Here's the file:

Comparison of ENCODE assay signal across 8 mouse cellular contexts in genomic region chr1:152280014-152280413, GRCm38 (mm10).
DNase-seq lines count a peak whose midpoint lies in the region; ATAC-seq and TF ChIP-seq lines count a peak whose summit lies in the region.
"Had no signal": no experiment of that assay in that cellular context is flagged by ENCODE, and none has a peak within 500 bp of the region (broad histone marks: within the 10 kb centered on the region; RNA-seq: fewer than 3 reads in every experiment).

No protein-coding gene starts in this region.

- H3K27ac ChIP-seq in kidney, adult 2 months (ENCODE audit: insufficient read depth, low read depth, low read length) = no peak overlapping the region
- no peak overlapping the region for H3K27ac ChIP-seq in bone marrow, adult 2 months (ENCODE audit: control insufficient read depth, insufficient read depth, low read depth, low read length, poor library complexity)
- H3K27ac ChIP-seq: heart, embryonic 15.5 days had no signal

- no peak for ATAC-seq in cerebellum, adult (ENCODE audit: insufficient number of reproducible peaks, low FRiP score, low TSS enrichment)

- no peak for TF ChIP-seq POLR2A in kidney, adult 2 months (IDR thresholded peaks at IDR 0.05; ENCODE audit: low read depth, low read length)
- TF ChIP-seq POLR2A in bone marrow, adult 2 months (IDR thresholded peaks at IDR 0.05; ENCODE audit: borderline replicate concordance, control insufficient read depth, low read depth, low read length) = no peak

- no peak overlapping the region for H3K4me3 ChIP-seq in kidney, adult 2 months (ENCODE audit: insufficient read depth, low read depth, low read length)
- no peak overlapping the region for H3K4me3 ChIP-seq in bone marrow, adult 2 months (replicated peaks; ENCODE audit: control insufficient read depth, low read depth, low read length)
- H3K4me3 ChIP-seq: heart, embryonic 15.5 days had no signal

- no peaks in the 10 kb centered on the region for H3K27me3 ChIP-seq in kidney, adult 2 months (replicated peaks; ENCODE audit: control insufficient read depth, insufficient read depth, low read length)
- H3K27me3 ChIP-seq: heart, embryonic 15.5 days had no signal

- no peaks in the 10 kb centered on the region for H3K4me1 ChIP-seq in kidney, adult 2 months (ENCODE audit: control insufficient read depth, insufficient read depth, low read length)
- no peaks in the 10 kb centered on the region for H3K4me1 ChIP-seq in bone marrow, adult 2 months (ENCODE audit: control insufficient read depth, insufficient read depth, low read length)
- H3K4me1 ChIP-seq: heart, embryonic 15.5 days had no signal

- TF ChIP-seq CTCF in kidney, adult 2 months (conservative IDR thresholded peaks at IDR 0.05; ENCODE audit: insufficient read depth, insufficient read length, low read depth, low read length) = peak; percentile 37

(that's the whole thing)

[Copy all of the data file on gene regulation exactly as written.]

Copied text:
Comparison of ENCODE assay signal across 8 mouse cellular contexts in genomic region chr1:152280014-152280413, GRCm38 (mm10).
DNase-seq lines count a peak whose midpoint lies in the region; ATAC-seq and TF ChIP-seq lines count a peak whose summit lies in the region.
"Had no signal": no experiment of that assay in that cellular context is flagged by ENCODE, and none has a peak within 500 bp of the region (broad histone marks: within the 10 kb centered on the region; RNA-seq: fewer than 3 reads in every experiment).

No protein-coding gene starts in this region.

- H3K27ac ChIP-seq in kidney, adult 2 months (ENCODE audit: insufficient read depth, low read depth, low read length) = no peak overlapping the region
- no peak overlapping the region for H3K27ac ChIP-seq in bone marrow, adult 2 months (ENCODE audit: control insufficient read depth, insufficient read depth, low read depth, low read length, poor library complexity)
- H3K27ac ChIP-seq: heart, embryonic 15.5 days had no signal

- no peak for ATAC-seq in cerebellum, adult (ENCODE audit: insufficient number of reproducible peaks, low FRiP score, low TSS enrichment)

- no peak for TF ChIP-seq POLR2A in kidney, adult 2 months (IDR thresholded peaks at IDR 0.05; ENCODE audit: low read depth, low read length)
- TF ChIP-seq POLR2A in bone marrow, adult 2 months (IDR thresholded peaks at IDR 0.05; ENCODE audit: borderline replicate concordance, control insufficient read depth, low read depth, low read length) = no peak

- no peak overlapping the region for H3K4me3 ChIP-seq in kidney, adult 2 months (ENCODE audit: insufficient read depth, low read depth, low read length)
- no peak overlapping the region for H3K4me3 ChIP-seq in bone marrow, adult 2 months (replicated peaks; ENCODE audit: control insufficient read depth, low read depth, low read length)
- H3K4me3 ChIP-seq: heart, embryonic 15.5 days had no signal

- no peaks in the 10 kb centered on the region for H3K27me3 ChIP-seq in kidney, adult 2 months (replicated peaks; ENCODE audit: control insufficient read depth, insufficient read depth, low read length)
- H3K27me3 ChIP-seq: heart, embryonic 15.5 days had no signal

- no peaks in the 10 kb centered on the region for H3K4me1 ChIP-seq in kidney, adult 2 months (ENCODE audit: control insufficient read depth, insufficient read depth, low read length)
- no peaks in the 10 kb centered on the region for H3K4me1 ChIP-seq in bone marrow, adult 2 months (ENCODE audit: control insufficient read depth, insufficient read depth, low read length)
- H3K4me1 ChIP-seq: heart, embryonic 15.5 days had no signal

- TF ChIP-seq CTCF in kidney, adult 2 months (conservative IDR thresholded peaks at IDR 0.05; ENCODE audit: insufficient read depth, insufficient read length, low read depth, low read length) = peak; percentile 37